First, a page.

Liberal Leader Justin Trudeau concluded his first visit to the U.S. capital on Friday after a series of meetings with White House officials and others and following a panel discussion a day earlier where he touted the benefits of building the proposed Keystone XL pipeline.
Trudeau appeared Thursday on a panel with Madeleine Albright, former U.S. secretary of state, and Julia Gillard, Australia’s former prime minister, at a conference hosted by the Centre for American Progress.
The Montreal MP said during the talk that he supports TransCanada’s proposed pipeline that would carry crude oil from Alberta to refineries on the Gulf Coast because it would be good for Canada and the U.S.
He acknowledged that his position may have surprised some in an audience that would have included strong critics of the project.
“There were some people who raised an eyebrow, absolutely,” Trudeau told reporters on Friday. “I'm seen as a strong, young progressive with an environmental background. The fact that I'd be talking positively about the project I think got people thinking about the fact that perhaps it's not as bad as it's been caricatured.”
Trudeau added that the pipeline is “an important energy infrastructure” for both countries, will be good for the Canadian economy and that it must be done in a sustainable and properly regulated way.
Support for Keystone is 'steadfast'
A decision on whether the controversial Keystone XL pipeline can go ahead is currently in the hands of U.S. President Barack Obama and it’s not clear when he will make it. Ministers in Harper’s cabinet have made multiple trips to Washington in recent years to lobby for its approval. Alberta Premier Alison Redford is also a frequent visitor.
Now Trudeau has added his voice to the Canadian contingent of Keystone backers who push for its approval while in Washington. “My support for Keystone is steadfast,” he said while talking on a street near the Canadian Embassy.
Not far away there is a bus shelter with an anti-Keystone poster designed by Canadian Franke James in it. James was recently in the city along with Canadian environmentalist David Suzuki for a panel discussion sponsored by the Natural Resources Defence Council. They urged the Obama administration to reject Keystone.
Many environmentalists are opposed to the pipeline and some Americans are against it because they say it won’t create all the jobs its proponents say it will and is more in Canada’s interest than in America’s. Trudeau, however, said the U.S. will benefit from the pipeline.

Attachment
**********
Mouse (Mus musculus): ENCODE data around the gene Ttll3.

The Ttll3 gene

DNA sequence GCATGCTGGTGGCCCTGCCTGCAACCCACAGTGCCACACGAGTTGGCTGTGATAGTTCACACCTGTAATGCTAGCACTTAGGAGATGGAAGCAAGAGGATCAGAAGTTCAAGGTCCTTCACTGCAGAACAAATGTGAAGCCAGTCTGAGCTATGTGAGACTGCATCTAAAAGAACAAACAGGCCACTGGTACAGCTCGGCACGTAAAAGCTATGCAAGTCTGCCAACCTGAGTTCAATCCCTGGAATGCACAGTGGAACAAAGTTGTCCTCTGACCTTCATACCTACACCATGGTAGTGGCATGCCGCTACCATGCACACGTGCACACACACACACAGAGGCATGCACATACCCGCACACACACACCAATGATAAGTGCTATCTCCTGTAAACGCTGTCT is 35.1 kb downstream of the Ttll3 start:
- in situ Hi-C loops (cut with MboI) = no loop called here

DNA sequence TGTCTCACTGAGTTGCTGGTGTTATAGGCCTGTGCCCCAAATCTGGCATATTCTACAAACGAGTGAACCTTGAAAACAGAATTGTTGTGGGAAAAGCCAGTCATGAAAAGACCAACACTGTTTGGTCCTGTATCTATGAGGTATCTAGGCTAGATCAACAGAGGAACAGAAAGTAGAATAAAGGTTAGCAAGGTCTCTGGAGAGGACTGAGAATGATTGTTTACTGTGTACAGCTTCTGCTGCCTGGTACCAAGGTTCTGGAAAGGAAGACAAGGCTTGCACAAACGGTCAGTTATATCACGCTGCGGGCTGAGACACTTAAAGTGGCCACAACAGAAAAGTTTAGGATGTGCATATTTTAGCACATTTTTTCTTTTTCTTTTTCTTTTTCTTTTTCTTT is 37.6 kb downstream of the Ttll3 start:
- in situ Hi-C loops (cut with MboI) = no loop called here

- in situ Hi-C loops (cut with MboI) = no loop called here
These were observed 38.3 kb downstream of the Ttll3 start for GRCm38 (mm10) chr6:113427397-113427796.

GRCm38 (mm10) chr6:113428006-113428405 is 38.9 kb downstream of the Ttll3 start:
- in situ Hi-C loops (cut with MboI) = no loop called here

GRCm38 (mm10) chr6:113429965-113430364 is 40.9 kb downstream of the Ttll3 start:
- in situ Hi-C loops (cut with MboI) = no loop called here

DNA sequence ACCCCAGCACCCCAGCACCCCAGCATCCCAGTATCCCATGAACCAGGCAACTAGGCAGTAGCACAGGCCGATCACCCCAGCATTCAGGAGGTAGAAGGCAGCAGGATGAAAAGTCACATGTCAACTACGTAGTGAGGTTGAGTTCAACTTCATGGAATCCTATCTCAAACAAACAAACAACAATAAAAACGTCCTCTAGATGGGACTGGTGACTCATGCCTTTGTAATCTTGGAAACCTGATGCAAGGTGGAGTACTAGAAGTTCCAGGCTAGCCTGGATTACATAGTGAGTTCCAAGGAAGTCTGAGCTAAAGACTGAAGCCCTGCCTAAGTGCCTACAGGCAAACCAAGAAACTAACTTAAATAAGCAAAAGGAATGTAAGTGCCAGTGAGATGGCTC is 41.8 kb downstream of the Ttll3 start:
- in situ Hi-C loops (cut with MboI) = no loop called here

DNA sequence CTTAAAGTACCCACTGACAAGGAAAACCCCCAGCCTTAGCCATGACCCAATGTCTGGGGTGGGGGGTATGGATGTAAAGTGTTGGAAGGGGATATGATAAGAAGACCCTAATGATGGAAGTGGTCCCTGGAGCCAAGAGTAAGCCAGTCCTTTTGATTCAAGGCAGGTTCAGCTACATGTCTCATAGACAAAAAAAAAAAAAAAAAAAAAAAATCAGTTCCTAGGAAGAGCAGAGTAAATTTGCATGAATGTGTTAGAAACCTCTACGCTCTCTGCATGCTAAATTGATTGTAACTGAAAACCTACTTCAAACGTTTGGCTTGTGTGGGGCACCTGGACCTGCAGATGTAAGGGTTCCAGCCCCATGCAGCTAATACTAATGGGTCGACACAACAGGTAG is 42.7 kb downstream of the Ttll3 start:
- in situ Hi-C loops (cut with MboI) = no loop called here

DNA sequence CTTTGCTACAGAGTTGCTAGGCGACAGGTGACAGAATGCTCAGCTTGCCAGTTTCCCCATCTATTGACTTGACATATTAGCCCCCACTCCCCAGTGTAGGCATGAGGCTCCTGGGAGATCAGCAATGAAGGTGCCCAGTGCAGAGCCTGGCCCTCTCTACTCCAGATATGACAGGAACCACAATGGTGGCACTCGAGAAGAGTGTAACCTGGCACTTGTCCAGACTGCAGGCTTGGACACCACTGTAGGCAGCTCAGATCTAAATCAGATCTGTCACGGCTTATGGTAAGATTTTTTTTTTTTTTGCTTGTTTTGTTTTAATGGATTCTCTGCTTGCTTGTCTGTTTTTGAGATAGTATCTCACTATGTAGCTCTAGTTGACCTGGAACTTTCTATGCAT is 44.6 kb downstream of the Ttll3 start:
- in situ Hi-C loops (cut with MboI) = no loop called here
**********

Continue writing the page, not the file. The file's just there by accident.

“There are lots of American jobs involved and there's lots of opportunities for the United States as well,” he said. “There are many Americans who support Keystone as well, so I'm not particularly worried about it being an unbalanced deal. It's just part of a longstanding working friendship between our two countries.”
While Trudeau is in favour of the Keystone pipeline, he’s not supportive of the proposed Northern Gateway project that would transport oil from Alberta to British Columbia’s coast. “They are very, very different proposals,” the Liberal leader said. Keystone, for example, has been signed off on by Canada’s energy board while the Northern Gateway line would mean bigger risks to more ecologically sensitive areas and to people in B.C. who rely on the water for their livelihoods, he said.
"It's important that we get our resources to market, but it's also important that we understand that it's not just up to governments to grant permits anymore. We have to get communities to grant permission and that's something that we need to spend more time focusing on," Trudeau said.
Inaugural trip to D.C.
He was also asked about the Senate scandal dominating politics back home and said he is “very proud” of the motion put forward by his party’s leader in the upper chamber, James Cowan. He said it would encourage an open hearing.
“I’m not being overly controversial when I say I believe in the rule of law and due process and I think that's important that we continue to fight for," said Trudeau.
But when asked about the government’s budget bill that could curtail some federal workers’ right to strike, Trudeau wouldn’t bite. He would only say that he supports collective bargaining and unions generally and that he didn’t want to criticize Harper while abroad. There is a traditional protocol in politics, that when followed, involves politicians not criticizing their country's government while outside their borders.
“I feel that when I'm on a foreign trip, on foreign soil, my primary role is as a representative of Canada and a representative of the Canadian people and I try not to be too critical,” Trudeau said.
Trudeau has travelled to more than 80 countries but had never been to Washington. He met with White House officials including Gene Sperling, director of the National Economic Council, and Jason Furman, who chairs the President’s Council of Economic Advisers, during his visit.
One of his goals on the trip was to build relationships that will be important in the years to come, Trudeau said, as he works toward a bigger goal – becoming prime minister.
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